Accidents Mysteries & Misadventures

The Legend of Honey Island Swamp

Bayous

In Southern Louisiana, the bayous are home to people, wildlife (most famously gators), and my favorite part, cooler weather than the city. Since the Cajuns settled in the bayous they’ve been dealing with the loss of their home little by little. By the 1930s the Louisiana coast had lost a significant portion of its marshes and wetlands. Hurricane Katrina’s devastation was a clear sign that the area is still fighting against the erosion of the bayou.

As the bayous shrink the storms grow bigger. They unleash themselves over the cities like New Orleans, faster, harder and further inland. When you see the bayou, you can hardly believe anyone would destroy it. It’s the big corporation of course, particularly the petroleum industry. The one in these photos is one of the most pristine and untouched bayous and so it is now heavily protected, as it should be.

(A little secret: that house in my photos is a fake by the way. It was built to depict what life was like years ago on the bayou, although the structure is still similar today the houses are a tiny bit more modern (well some of them). They were using this one to film a movie or documentary, I never got all the details. When gators surface you tend to get a little distracted.)

TRAIN WRECK

As with most murky waters, there is a legend that you’ll hear around here. I’ll tell you about it in a minute (it’s a little silly, truth be told). But the kernel of truth I took from that story was the train wreck where the legend begins. In 1922, a New Orleans-San Francisco Sunset Express passenger train was involved in an accident with the Wortham Carnival Show’s circus train. The Express train engineer claimed he hadn’t seen the rear end lights of the 25-car circus train until he was nearly on top of the circus train. The circus performers were leaving New Orleans for a show in New Iberia, Louisiana (which as an interesting side note was occupied by Union soldiers during the Civil War; the soldiers foraged for supplies in the swamps).

As the circus performers slept in their Pullman cars, the Express trains had ploughed through the sleeper cars at the end. The force was so great that they train cars virtually exploded. The New York Times reporting on the crash wrote: “One of the passenger coaches used on the rear of the show train as a caboose and four others as sleeping quarters, were reduced to kindling wood.” No one on the passenger train was injured but three died and five were injured on the circus train. With fear of a fire and screaming victims some Express passengers hopped out and began to free the circus performers who had been trapped in the crash.

 

As a side note Wortham Carnival is an interesting story in its own right. Run by Clarence Wortham, a man barely five feet tall but nicknamed “The Little Giant,” he went into the carnival business in his early 20’s and very successfully. Soon his circus couldn’t even play all the shows they were asked to do. He took great pride in his troupe and outbid everyone for the most interesting performers he could find. The train cars for the circus were painted in a rich red and emblazoned with gold lettering “Wortham’s World’s Greatest Shows.” Clarence even worked with the famous conjoined twins, Daisy and Violet Hilton (there’s a new documentary out about them right now), when they were young girls. They said he was one of the few people who treated them as normal, sensitive individuals during their show business career and made sure they were tutored alongside his sons.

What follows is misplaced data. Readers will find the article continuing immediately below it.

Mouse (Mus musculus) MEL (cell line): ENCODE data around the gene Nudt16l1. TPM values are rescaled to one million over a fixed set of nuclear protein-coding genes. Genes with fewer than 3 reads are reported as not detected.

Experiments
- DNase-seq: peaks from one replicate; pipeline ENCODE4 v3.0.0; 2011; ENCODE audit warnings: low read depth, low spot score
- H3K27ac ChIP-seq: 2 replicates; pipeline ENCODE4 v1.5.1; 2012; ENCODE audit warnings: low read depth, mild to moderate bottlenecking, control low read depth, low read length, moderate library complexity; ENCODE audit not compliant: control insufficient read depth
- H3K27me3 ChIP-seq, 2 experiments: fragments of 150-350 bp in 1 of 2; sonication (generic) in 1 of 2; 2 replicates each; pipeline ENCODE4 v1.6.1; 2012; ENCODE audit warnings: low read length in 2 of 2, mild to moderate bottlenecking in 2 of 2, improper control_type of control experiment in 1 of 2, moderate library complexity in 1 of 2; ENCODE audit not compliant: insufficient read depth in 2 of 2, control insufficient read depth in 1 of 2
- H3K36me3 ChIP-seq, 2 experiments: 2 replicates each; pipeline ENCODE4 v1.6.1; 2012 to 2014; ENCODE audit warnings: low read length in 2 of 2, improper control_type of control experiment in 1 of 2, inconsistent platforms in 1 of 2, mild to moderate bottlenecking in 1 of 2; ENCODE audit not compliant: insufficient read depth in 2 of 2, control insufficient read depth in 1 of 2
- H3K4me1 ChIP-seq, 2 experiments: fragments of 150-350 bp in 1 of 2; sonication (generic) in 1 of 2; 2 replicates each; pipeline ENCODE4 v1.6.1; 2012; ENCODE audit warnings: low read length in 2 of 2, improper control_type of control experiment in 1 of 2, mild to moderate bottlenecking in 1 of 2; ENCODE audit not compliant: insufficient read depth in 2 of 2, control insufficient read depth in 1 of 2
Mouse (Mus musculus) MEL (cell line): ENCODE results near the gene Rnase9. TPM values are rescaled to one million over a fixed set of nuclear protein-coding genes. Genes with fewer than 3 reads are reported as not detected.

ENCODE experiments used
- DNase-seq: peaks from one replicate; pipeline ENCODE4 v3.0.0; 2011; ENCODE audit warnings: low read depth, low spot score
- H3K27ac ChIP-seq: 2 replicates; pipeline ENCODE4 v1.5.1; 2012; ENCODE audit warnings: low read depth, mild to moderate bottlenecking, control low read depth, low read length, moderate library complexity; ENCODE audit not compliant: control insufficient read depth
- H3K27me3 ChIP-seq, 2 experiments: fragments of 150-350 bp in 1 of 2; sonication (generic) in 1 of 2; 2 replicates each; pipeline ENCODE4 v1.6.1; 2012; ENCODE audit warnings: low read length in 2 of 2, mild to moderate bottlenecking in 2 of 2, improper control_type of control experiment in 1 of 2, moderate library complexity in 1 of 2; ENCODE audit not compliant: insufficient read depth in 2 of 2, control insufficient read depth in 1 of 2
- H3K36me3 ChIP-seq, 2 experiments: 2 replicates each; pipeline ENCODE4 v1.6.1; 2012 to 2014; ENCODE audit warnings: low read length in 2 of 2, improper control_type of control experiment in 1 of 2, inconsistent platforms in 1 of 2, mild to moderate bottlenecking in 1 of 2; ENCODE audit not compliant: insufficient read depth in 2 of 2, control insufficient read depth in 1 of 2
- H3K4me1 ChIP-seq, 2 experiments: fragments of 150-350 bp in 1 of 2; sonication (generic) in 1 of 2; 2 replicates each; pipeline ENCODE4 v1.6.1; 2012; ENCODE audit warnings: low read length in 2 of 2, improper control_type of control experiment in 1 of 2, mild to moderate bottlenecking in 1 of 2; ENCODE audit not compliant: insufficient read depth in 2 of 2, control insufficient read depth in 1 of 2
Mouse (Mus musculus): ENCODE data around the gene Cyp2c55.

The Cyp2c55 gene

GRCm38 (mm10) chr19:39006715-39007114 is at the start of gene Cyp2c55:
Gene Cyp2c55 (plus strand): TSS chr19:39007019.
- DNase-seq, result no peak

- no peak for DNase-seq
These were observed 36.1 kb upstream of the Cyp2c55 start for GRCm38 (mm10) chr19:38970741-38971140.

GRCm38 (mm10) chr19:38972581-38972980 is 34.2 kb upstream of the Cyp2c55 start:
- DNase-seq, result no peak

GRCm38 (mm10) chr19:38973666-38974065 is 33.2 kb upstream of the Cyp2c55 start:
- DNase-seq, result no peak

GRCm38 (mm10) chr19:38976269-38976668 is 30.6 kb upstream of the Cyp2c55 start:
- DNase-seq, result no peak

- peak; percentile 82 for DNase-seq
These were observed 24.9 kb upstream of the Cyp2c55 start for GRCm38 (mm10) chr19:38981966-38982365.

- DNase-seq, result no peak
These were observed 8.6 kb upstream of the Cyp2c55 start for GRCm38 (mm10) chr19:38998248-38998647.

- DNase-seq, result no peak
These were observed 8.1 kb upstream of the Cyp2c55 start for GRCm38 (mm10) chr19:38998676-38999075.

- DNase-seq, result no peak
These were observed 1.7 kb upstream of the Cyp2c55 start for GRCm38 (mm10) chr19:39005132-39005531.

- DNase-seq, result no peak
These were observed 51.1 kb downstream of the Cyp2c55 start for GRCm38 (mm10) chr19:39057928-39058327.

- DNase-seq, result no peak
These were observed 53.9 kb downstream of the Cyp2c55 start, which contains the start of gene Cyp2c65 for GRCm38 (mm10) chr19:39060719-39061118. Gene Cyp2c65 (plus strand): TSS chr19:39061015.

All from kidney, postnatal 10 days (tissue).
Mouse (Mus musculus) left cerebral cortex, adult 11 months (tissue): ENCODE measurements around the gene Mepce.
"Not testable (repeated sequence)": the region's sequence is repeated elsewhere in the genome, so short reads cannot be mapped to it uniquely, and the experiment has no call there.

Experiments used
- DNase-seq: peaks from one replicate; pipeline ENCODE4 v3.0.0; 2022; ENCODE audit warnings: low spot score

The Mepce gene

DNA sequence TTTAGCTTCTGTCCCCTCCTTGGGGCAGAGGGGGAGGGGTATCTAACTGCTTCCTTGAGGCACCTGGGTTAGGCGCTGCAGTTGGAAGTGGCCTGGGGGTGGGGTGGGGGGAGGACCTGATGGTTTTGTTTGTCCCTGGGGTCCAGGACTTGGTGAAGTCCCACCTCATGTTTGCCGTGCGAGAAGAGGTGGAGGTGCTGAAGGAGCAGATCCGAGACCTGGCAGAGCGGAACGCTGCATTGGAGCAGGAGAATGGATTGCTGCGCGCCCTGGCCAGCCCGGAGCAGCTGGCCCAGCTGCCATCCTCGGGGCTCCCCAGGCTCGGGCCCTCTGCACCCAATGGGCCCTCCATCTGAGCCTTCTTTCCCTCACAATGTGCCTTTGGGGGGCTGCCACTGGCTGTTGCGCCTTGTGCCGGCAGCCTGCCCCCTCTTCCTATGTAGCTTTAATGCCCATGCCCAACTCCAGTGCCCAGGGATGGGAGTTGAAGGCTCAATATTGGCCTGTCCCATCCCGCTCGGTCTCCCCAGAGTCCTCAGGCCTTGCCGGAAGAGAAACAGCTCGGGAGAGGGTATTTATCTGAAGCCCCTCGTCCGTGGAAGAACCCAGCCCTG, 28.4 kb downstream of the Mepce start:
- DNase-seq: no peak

To steer back to the point, that’s the only circus train wreck I can find connected to New Orleans around that time period and so the retelling of the accident was twisted and later used in the creation of the legend.

Bears, Gators…and Monsters

Honey Island Swamp is part of the Pearl River. While it’s one of the most extensively protected marshes there are still some eco-friendly tours if you’d like to climb into a tin boat and float amongst the gators, which as you can see I did but now that I think rationally back on it I’m going more hmmmmm…. Years ago we used to be able to toss marshmallows in, a real gator decadence, but there are many new reforms now to help protect the gators (and the owls, raccoons, wild boars, snakes, turtles, bald eagles, nutria and black bears there). I mean, no surprise, mountains of marshmallows aren’t good for you 😉

The area isn’t named for its main attraction these days, the gators take a back seat to the bees. Originally this area was named Honey Island Swamp because of all the honeybees (and I can assure you they are still there and they are oh so big!). But according to legend bees and gators aren’t even the scariest creatures out here. Legend has it that a train carrying circus animals crashed into the river in the early twentieth century. Most of the animals perished except the chimpanzees who were able to survive and crossbreed with the gators, creating the Honey Island Swamp monster.

Here’s a visual of what it’s supposed to look like, though one done in a Saturday morning cartoon animation because that’s how much credence I can give this story. Basically a big hairy ape-gator with glowing yellow reptilian eyes. In reality, the tracks found…or used to produce evidence of a monster’s tracks…were most likely gator prints if anything at all. There were only two documented sightings. One from a man who eventually disappeared while on his boat in the swamp which I’m certainly fed the legend even more. It’s more than 10 degrees cooler down on the bayou though so if you’re in New Orleans in the summer you should probably risk running into any creatures because it feels real nice on the water {also they’ll let you hold a tiny, baby gator on the boat 😉 }.

Sources: 1, 2, 3, 4, 5